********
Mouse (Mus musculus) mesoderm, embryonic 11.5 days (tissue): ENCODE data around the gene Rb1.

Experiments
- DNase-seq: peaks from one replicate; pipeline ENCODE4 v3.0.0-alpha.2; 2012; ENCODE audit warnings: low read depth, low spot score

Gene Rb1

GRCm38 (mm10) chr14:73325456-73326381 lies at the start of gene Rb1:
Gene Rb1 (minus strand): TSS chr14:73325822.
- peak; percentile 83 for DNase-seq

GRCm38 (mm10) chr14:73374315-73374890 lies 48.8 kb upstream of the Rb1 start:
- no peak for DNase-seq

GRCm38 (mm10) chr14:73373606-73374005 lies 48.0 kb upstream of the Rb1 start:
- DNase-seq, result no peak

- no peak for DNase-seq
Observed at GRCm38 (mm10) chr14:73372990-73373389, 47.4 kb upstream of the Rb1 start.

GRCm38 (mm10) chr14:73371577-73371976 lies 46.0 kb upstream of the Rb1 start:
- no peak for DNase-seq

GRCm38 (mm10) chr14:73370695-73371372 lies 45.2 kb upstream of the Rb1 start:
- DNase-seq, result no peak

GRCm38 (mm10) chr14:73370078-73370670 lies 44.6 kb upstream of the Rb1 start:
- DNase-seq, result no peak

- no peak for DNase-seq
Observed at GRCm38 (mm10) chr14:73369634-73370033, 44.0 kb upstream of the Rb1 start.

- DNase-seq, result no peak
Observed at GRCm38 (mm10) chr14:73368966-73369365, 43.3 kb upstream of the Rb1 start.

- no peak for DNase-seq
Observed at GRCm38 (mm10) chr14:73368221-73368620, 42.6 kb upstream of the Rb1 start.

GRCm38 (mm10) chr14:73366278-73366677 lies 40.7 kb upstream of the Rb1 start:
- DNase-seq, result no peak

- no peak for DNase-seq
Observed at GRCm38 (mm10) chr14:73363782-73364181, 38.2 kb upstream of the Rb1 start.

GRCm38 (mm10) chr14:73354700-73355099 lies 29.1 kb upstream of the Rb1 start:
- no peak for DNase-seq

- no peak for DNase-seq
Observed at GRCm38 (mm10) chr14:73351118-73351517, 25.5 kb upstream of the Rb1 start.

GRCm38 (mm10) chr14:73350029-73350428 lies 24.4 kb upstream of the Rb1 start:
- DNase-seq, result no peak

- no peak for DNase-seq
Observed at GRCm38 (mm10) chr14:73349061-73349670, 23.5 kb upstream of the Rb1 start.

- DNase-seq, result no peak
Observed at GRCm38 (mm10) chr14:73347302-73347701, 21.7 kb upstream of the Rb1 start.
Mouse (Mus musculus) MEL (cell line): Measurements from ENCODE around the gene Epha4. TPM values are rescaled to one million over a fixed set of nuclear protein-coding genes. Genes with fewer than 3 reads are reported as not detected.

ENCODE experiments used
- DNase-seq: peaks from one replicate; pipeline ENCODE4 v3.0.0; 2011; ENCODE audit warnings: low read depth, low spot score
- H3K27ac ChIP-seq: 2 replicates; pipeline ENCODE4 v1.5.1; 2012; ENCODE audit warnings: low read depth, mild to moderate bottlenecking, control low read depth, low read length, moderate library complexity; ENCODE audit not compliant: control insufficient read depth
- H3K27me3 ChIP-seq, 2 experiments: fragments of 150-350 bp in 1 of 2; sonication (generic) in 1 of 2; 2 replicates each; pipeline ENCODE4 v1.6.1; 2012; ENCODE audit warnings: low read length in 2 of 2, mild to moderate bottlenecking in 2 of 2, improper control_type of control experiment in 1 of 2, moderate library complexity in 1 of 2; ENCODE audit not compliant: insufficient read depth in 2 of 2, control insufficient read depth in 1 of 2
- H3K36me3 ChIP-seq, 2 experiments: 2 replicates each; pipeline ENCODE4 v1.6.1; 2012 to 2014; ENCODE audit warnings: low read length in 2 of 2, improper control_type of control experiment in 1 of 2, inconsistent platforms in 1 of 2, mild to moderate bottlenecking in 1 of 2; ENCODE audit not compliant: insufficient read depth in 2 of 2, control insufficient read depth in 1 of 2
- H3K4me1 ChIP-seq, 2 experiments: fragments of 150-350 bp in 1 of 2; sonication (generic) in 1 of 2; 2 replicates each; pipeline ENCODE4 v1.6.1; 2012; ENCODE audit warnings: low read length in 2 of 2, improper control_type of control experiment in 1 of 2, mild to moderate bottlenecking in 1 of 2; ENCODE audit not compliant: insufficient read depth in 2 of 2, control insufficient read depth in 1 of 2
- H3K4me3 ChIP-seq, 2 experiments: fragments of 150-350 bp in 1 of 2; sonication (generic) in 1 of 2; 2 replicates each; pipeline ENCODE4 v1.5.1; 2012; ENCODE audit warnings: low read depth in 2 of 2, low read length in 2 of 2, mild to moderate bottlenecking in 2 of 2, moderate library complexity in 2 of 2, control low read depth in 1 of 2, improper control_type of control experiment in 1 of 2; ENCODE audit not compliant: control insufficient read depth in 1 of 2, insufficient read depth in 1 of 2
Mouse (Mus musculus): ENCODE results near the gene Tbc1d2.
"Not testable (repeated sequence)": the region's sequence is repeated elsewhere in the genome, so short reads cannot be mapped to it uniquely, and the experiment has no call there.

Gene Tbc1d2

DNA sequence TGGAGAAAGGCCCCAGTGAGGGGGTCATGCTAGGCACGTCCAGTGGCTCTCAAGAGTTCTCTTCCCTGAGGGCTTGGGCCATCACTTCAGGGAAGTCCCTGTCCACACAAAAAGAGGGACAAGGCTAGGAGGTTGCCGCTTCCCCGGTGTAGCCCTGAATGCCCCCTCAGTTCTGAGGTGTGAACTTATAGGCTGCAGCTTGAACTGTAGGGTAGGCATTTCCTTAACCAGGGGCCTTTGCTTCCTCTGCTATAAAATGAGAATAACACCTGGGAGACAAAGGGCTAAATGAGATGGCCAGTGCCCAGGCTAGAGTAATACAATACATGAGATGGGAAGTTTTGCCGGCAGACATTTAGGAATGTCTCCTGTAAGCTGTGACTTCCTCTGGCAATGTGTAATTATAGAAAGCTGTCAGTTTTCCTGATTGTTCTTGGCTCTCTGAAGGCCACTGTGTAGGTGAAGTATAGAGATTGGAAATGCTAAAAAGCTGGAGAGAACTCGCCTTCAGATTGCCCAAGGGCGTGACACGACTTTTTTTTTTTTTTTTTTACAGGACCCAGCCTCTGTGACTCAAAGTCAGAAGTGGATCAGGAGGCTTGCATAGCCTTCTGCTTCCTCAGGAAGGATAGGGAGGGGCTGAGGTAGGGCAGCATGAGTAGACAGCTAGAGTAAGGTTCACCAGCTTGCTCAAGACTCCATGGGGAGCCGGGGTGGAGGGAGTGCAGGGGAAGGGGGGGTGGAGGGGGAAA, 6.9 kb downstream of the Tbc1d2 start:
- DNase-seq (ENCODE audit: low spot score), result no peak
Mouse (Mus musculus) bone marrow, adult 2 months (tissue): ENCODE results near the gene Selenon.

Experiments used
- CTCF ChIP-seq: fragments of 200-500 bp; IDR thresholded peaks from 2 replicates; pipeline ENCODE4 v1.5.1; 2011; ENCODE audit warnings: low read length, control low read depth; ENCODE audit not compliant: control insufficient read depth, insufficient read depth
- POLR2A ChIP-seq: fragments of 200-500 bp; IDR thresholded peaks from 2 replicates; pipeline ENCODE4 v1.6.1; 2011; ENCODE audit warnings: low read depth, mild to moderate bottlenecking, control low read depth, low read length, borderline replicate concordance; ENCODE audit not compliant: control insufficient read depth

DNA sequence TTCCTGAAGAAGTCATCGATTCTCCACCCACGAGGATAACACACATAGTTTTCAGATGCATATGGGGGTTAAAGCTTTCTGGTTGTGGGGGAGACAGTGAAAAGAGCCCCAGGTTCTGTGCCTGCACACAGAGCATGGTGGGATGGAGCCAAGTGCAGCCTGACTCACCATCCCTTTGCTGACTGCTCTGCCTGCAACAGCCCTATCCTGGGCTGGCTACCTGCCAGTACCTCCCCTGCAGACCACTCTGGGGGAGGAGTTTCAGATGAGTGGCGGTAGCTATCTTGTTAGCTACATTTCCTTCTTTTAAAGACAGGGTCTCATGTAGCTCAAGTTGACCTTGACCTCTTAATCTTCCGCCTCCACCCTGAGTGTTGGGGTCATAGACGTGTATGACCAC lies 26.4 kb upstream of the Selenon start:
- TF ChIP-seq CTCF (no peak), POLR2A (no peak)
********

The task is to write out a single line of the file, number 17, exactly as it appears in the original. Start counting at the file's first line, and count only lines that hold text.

- DNase-seq, result no peak